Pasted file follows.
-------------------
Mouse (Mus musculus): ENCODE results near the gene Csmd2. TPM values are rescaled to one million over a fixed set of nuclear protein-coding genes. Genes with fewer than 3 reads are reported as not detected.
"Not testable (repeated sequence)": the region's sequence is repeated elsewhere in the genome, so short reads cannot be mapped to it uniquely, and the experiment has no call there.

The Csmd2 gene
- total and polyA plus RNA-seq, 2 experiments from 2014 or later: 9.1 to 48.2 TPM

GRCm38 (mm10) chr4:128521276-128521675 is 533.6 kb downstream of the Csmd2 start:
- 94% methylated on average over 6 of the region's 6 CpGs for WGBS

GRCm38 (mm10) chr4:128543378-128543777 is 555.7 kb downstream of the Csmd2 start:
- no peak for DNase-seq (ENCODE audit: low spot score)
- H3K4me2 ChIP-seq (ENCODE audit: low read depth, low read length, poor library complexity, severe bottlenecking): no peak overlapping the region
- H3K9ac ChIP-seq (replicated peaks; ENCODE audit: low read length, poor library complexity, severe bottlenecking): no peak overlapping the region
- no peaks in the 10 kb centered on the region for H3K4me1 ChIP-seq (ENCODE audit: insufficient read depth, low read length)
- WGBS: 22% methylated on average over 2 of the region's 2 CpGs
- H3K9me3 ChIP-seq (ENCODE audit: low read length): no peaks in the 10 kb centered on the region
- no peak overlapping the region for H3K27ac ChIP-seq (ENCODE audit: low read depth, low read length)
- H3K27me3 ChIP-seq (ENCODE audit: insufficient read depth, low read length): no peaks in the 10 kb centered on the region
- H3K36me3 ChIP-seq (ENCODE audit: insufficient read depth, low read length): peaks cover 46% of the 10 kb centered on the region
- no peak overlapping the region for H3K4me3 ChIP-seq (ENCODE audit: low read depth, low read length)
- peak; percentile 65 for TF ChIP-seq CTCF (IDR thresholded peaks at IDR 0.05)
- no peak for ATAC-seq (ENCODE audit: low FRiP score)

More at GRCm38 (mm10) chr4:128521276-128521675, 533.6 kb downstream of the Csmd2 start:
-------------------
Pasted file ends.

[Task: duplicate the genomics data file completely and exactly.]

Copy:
Mouse (Mus musculus): ENCODE results near the gene Csmd2. TPM values are rescaled to one million over a fixed set of nuclear protein-coding genes. Genes with fewer than 3 reads are reported as not detected.
"Not testable (repeated sequence)": the region's sequence is repeated elsewhere in the genome, so short reads cannot be mapped to it uniquely, and the experiment has no call there.

The Csmd2 gene
- total and polyA plus RNA-seq, 2 experiments from 2014 or later: 9.1 to 48.2 TPM

GRCm38 (mm10) chr4:128521276-128521675 is 533.6 kb downstream of the Csmd2 start:
- 94% methylated on average over 6 of the region's 6 CpGs for WGBS

GRCm38 (mm10) chr4:128543378-128543777 is 555.7 kb downstream of the Csmd2 start:
- no peak for DNase-seq (ENCODE audit: low spot score)
- H3K4me2 ChIP-seq (ENCODE audit: low read depth, low read length, poor library complexity, severe bottlenecking): no peak overlapping the region
- H3K9ac ChIP-seq (replicated peaks; ENCODE audit: low read length, poor library complexity, severe bottlenecking): no peak overlapping the region
- no peaks in the 10 kb centered on the region for H3K4me1 ChIP-seq (ENCODE audit: insufficient read depth, low read length)
- WGBS: 22% methylated on average over 2 of the region's 2 CpGs
- H3K9me3 ChIP-seq (ENCODE audit: low read length): no peaks in the 10 kb centered on the region
- no peak overlapping the region for H3K27ac ChIP-seq (ENCODE audit: low read depth, low read length)
- H3K27me3 ChIP-seq (ENCODE audit: insufficient read depth, low read length): no peaks in the 10 kb centered on the region
- H3K36me3 ChIP-seq (ENCODE audit: insufficient read depth, low read length): peaks cover 46% of the 10 kb centered on the region
- no peak overlapping the region for H3K4me3 ChIP-seq (ENCODE audit: low read depth, low read length)
- peak; percentile 65 for TF ChIP-seq CTCF (IDR thresholded peaks at IDR 0.05)
- no peak for ATAC-seq (ENCODE audit: low FRiP score)

More at GRCm38 (mm10) chr4:128521276-128521675, 533.6 kb downstream of the Csmd2 start: